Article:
What Is Adoption?
Adoption is the permanent, legal transfer of parental rights and responsibilities from a child’s birth parents to the adoptive parents. To adopt a child, the birth parents’ parental rights must be legally terminated. Birth parents can also voluntarily terminate their parental rights to allow another person to adopt their child.
There are two ways to adopt a child: through a private adoption or state custody adoption. For more detailed information on adoption options click here:
MBCH Children and Family Ministries (MBCH CFM) can facilitate private adoption placements; however, it is a rare occurrence currently since most of the birth mothers we provide services choose to parent their babies. When we do have biological parents who choose to place their babies privately, MBCH CFM provides adoptive homes that have been pre-approved. The basic requirements for adoptive parents to adopt an infant privately through MBCH CFM are:
- One of the couple must be 45 years of age or younger
- Must be physically and emotionally healthy
- Must have a stable marriage of at least two years
- Must be professing Christians and active members of an evangelical church
- Must have a home study approved by MBCH CFM.
What is much more common is for MBCH CFM to assist in facilitating a state-custody adoption of a child/youth. Most often the child starts as a foster child in the family’s home. If the child/youth becomes available for adoption, the foster parent may be eligible to adopt if there are no relatives available to adopt the child/youth. Infant adoptions through foster care are not common. The average age of a foster child needing to be adopted is 8 years old.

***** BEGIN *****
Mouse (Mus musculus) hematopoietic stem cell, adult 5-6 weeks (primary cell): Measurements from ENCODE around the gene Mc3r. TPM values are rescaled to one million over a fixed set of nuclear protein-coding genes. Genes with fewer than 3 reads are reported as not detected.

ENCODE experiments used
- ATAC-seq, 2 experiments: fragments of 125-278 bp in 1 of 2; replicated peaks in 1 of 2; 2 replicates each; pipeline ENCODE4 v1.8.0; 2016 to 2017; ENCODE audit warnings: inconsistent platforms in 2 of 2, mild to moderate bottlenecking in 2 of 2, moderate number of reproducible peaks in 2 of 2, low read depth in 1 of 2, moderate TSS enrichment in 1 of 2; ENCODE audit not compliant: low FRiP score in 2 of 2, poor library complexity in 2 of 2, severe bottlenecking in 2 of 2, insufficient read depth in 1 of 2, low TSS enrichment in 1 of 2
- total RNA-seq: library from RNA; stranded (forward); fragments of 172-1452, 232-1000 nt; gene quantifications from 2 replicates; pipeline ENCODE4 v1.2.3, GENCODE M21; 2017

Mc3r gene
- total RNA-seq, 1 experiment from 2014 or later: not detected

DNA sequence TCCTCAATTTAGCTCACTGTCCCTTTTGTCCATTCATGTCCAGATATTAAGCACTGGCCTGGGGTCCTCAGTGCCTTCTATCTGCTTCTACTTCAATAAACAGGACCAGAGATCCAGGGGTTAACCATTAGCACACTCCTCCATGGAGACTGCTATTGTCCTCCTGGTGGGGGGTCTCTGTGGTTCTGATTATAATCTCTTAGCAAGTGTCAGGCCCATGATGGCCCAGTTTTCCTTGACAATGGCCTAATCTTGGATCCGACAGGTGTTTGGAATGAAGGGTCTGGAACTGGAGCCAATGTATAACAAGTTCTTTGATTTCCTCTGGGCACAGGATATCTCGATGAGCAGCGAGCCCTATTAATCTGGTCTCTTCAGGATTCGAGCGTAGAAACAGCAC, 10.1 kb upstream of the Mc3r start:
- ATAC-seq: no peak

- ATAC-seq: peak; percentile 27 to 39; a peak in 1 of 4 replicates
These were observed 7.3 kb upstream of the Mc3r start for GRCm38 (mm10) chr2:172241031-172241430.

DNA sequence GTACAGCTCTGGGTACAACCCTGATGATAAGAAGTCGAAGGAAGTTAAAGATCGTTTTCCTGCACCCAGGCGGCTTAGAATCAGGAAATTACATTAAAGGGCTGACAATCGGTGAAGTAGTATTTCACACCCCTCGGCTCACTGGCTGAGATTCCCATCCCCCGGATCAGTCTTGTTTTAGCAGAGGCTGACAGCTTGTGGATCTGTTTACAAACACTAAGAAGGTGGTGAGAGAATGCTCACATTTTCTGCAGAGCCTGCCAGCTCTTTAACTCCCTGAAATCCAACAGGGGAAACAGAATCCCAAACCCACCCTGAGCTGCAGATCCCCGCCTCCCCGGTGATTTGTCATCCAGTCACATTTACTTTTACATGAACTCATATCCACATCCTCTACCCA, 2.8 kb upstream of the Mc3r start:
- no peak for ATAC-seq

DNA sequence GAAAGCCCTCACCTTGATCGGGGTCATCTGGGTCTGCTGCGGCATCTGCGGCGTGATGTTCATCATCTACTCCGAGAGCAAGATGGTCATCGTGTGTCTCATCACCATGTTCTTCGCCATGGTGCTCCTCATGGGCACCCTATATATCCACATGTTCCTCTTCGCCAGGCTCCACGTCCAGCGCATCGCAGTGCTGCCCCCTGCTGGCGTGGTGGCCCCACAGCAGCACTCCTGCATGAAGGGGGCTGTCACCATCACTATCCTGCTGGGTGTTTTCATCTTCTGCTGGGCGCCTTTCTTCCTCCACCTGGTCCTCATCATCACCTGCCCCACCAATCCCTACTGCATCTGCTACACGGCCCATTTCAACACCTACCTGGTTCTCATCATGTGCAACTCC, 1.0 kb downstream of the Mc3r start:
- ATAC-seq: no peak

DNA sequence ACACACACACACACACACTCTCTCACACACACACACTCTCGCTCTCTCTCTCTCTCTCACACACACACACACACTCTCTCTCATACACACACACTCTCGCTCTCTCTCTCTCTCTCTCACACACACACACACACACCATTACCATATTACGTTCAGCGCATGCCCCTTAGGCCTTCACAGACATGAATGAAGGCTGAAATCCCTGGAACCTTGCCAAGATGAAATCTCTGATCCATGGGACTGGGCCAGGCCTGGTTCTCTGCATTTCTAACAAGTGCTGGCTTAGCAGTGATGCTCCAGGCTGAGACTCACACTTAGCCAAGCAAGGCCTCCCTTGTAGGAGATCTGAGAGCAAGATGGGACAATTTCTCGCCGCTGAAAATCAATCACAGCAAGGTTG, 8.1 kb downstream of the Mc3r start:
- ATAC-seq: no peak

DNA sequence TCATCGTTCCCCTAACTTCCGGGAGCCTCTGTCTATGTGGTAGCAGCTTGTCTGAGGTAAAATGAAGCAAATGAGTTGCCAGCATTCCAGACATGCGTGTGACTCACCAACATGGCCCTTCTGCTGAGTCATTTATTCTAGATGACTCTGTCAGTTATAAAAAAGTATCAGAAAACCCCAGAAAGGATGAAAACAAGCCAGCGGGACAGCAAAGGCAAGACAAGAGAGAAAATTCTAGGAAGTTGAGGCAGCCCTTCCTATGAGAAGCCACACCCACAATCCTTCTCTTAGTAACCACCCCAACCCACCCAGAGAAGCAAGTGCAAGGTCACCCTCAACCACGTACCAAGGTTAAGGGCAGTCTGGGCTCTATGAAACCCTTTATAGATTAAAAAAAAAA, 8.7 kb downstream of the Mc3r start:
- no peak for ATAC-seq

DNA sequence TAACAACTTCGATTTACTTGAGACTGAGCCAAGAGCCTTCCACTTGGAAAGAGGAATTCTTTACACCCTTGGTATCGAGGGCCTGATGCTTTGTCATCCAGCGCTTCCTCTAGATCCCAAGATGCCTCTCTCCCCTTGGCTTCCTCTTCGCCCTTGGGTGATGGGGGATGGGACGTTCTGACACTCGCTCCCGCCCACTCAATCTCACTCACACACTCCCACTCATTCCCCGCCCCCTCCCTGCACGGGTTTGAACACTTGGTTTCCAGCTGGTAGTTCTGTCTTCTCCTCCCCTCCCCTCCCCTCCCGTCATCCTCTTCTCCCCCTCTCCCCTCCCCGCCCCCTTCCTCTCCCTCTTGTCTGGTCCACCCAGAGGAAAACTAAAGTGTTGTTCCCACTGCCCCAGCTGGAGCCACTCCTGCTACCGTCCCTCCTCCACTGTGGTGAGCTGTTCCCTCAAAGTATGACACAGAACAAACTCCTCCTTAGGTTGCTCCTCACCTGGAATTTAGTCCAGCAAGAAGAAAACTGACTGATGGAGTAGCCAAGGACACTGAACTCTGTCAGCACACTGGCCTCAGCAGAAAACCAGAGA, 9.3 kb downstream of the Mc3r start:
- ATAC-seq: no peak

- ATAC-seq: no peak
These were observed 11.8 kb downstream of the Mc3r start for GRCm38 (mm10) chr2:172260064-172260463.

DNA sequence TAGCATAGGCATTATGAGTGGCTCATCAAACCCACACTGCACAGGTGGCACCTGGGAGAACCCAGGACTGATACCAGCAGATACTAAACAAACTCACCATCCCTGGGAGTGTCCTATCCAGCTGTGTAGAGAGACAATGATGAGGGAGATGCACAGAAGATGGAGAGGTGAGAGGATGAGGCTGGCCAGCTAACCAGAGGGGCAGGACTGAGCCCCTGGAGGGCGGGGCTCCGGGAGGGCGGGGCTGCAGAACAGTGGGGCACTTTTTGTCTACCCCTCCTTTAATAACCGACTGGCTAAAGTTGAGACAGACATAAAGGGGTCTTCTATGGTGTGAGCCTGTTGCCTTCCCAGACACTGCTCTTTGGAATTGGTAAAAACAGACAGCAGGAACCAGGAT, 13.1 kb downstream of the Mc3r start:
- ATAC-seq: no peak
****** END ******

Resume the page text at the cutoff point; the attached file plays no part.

Open adoption is a child-centered process. MBCH Children & Family Ministries encourages open adoptions when the situation is appropriate. Not every situation is conducive to open adoption.
Obviously, in cases of severe abuse and/or neglect by the biological parents, it may not be in the best interest of children to have contact with their biological parents. In situations where contact would not be detrimental, open adoption is a way for the children to know their biological family.
It can be a healing process for children to learn the reasons their biological parents were unable to parent them and the choice of the parents to place them with a loving, adoptive family. Open adoption also becomes a way to stay abreast of the biological family’s medical history.
For private infant adoptions coordinated through MBCH Children & Family Ministries, the practice is for the birth mother and/or father to choose the family for their child. Non-identifying adoptive family profiles are presented to the birth parents. They will choose two or three families and receive more information about them. The life books for these families are then shared with the birth parents.
If the birth parents have decided to have an open adoption they have the choice of meeting with the adoptive parents if they wish to decide on the degree of openness. They can also choose to arrange the amount of openness through an intermediary.
The adoptive parents must be as honest about the extent of openness they are comfortable with as the plan is based on the good faith of the adoptive parents. Legally, there is no binding contract, and the decisions of contact rest solely on the adoptive parents after the finalization of the adoption. MBCH Children and Family Ministries expect its adoptive parents to honor the commitments they make with birth parents.
See further information about open adoption see this file.
Contact our Intake Department for more information.